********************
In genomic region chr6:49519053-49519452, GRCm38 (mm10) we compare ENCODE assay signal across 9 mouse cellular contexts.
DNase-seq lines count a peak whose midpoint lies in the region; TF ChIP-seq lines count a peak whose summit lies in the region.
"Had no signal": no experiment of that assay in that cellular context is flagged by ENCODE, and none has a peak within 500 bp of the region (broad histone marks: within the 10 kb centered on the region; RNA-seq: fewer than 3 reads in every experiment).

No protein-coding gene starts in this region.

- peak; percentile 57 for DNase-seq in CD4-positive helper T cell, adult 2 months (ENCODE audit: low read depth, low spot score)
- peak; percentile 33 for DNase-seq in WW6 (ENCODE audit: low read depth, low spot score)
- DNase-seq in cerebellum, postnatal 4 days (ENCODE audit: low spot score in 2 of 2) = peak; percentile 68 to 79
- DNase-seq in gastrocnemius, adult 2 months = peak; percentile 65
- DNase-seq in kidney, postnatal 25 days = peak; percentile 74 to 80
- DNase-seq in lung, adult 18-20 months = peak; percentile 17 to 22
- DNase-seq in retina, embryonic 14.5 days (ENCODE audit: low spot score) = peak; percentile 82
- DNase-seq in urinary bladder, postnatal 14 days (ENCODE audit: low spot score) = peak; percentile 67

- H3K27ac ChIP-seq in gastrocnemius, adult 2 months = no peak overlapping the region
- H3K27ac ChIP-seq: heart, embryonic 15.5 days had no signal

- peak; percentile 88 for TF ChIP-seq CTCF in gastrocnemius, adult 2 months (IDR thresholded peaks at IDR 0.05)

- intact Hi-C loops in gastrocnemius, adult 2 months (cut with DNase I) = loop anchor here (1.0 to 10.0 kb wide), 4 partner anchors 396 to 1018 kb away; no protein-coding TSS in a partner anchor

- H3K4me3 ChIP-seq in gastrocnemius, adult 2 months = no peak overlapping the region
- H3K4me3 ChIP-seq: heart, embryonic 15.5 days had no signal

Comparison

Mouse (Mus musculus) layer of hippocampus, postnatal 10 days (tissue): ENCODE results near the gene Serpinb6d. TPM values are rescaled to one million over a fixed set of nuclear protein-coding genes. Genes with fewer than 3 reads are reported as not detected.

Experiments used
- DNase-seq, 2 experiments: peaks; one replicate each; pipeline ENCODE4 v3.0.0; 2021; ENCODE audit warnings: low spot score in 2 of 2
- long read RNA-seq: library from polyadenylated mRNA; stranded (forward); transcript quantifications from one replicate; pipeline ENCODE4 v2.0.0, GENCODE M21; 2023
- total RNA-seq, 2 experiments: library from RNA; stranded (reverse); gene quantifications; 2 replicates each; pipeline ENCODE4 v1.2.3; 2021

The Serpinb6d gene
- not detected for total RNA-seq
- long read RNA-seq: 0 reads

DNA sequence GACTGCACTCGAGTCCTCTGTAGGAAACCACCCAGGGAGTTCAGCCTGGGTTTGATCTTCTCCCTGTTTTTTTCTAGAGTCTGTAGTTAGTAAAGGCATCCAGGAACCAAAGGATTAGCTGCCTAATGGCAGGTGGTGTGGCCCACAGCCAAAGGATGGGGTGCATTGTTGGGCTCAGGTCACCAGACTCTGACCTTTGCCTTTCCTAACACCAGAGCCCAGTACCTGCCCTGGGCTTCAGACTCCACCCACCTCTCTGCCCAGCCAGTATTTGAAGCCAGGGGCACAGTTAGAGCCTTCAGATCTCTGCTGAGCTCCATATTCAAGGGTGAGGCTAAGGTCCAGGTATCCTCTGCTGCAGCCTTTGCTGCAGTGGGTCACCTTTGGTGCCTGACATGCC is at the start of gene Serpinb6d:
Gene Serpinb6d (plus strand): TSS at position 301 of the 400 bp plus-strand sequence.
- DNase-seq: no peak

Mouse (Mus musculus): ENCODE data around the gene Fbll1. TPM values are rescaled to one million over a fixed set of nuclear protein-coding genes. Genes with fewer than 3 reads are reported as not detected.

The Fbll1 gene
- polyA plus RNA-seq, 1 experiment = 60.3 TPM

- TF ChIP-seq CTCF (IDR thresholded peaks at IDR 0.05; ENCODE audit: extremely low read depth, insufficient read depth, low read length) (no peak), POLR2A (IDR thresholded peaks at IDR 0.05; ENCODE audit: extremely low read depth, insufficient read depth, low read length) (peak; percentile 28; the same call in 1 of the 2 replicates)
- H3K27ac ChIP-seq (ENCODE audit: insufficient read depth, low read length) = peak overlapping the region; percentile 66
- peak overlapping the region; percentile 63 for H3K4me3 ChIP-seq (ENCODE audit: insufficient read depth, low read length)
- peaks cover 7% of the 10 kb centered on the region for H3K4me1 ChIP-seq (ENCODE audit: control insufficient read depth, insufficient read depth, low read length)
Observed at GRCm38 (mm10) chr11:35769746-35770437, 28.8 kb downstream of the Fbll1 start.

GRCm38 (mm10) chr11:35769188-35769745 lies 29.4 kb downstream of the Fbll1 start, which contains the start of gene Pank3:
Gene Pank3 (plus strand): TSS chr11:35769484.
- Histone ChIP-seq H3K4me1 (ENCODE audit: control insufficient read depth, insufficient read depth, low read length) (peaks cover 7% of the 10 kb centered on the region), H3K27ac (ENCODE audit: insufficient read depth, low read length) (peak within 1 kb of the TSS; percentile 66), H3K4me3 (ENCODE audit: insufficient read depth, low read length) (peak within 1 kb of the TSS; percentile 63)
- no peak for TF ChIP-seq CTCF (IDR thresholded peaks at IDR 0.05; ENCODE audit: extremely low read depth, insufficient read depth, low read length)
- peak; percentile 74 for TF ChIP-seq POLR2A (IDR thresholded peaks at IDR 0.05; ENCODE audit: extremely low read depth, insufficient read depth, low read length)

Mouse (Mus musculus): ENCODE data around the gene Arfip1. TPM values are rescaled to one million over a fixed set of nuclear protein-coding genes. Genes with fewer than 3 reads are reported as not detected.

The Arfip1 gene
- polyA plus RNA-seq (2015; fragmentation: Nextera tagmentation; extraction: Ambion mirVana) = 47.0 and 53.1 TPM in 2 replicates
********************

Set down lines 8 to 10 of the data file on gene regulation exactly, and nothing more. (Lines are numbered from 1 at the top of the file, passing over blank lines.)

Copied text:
- DNase-seq in gastrocnemius, adult 2 months = peak; percentile 65
- DNase-seq in kidney, postnatal 25 days = peak; percentile 74 to 80
- DNase-seq in lung, adult 18-20 months = peak; percentile 17 to 22